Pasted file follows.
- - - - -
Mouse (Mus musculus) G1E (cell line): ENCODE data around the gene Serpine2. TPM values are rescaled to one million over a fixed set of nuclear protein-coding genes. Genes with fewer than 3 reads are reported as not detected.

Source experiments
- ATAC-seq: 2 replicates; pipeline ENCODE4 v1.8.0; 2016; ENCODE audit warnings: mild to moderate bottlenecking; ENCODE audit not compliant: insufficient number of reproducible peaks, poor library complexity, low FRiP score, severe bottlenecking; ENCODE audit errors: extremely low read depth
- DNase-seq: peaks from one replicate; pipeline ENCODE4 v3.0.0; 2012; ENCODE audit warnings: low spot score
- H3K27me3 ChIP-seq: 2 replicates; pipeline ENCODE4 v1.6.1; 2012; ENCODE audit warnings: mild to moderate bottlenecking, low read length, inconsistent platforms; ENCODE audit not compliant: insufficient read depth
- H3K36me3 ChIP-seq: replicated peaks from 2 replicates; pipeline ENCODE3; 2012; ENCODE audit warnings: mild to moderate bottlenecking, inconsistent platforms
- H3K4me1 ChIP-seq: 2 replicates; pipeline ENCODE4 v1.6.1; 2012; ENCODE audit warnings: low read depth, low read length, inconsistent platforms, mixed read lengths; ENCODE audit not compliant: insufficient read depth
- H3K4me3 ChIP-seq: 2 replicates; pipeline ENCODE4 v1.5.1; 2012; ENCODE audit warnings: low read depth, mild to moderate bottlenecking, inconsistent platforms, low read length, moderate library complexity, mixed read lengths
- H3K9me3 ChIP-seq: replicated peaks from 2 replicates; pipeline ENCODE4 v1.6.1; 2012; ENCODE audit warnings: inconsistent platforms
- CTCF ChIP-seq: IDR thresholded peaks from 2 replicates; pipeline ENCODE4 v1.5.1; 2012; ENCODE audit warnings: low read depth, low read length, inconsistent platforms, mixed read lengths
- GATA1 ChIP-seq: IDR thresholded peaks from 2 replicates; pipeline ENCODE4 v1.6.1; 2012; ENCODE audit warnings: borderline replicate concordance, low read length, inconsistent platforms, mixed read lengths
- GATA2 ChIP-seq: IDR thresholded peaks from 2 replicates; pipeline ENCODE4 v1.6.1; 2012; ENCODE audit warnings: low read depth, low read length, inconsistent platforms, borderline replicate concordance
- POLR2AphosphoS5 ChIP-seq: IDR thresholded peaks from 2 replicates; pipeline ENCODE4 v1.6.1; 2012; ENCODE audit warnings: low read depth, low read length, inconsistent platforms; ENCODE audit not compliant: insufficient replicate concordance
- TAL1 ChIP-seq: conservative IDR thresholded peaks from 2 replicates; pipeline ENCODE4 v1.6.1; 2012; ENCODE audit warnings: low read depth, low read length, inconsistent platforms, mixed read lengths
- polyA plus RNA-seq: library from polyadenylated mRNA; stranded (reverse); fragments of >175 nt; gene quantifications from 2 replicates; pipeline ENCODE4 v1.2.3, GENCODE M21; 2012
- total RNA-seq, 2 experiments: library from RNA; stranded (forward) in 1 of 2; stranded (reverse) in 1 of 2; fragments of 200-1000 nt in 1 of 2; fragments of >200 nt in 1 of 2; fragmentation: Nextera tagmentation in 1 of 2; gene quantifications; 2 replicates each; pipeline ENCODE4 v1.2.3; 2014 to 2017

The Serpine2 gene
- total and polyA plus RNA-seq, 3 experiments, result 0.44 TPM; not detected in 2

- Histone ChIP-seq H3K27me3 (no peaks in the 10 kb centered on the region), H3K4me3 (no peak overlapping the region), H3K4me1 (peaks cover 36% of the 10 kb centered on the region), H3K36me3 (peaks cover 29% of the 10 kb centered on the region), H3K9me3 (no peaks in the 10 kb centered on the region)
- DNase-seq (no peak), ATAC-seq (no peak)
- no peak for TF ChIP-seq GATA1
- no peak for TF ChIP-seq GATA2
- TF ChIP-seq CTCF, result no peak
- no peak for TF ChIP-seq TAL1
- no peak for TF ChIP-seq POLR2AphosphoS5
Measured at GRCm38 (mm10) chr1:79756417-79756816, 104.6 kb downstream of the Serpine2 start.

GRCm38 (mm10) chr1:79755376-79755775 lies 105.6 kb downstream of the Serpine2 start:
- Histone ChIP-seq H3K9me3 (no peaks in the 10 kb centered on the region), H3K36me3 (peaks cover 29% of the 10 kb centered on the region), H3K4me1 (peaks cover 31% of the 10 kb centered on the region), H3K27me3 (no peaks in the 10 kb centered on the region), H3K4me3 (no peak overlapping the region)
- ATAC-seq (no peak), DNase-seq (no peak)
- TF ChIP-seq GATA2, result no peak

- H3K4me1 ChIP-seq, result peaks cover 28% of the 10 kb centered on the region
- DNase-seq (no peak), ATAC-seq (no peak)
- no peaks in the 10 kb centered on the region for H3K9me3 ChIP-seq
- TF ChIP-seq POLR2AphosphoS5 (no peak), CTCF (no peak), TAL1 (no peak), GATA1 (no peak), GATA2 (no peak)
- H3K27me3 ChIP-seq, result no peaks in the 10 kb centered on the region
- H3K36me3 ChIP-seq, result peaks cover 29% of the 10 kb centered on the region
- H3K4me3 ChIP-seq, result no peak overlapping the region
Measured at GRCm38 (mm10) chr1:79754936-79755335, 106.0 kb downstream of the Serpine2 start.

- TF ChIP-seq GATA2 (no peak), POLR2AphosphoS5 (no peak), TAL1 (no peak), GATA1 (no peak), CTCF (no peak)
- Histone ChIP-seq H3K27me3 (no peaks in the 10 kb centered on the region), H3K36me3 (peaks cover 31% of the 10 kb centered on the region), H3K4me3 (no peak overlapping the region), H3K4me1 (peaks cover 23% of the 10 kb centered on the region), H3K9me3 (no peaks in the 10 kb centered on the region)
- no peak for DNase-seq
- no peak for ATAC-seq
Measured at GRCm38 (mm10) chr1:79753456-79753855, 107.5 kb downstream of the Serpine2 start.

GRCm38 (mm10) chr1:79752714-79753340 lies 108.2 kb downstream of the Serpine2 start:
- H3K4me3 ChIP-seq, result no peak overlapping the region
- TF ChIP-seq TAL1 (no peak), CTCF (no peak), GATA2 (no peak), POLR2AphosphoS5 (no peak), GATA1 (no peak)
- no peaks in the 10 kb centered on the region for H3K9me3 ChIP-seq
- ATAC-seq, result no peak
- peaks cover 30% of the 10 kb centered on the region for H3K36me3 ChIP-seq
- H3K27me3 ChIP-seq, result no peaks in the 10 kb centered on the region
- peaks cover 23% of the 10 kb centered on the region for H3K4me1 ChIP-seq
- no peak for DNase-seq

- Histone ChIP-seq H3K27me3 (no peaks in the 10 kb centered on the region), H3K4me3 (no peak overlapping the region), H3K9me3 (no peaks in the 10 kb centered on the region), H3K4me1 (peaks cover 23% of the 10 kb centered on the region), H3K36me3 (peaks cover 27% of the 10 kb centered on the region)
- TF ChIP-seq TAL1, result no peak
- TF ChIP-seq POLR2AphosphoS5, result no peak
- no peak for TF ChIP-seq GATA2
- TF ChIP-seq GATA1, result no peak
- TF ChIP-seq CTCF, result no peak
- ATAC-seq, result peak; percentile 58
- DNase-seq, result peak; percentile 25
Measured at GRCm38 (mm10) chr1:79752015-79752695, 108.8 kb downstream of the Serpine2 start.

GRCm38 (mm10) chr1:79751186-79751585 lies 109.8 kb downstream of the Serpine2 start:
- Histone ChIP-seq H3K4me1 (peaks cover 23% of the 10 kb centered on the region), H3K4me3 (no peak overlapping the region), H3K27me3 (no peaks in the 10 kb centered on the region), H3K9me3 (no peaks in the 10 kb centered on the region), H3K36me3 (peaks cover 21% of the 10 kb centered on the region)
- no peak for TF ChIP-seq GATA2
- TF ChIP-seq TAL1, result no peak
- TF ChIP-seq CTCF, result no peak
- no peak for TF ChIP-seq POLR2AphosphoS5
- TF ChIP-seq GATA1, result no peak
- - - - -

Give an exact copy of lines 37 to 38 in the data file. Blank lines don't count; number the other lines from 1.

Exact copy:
- H3K4me3 ChIP-seq, result no peak overlapping the region
Measured at GRCm38 (mm10) chr1:79754936-79755335, 106.0 kb downstream of the Serpine2 start.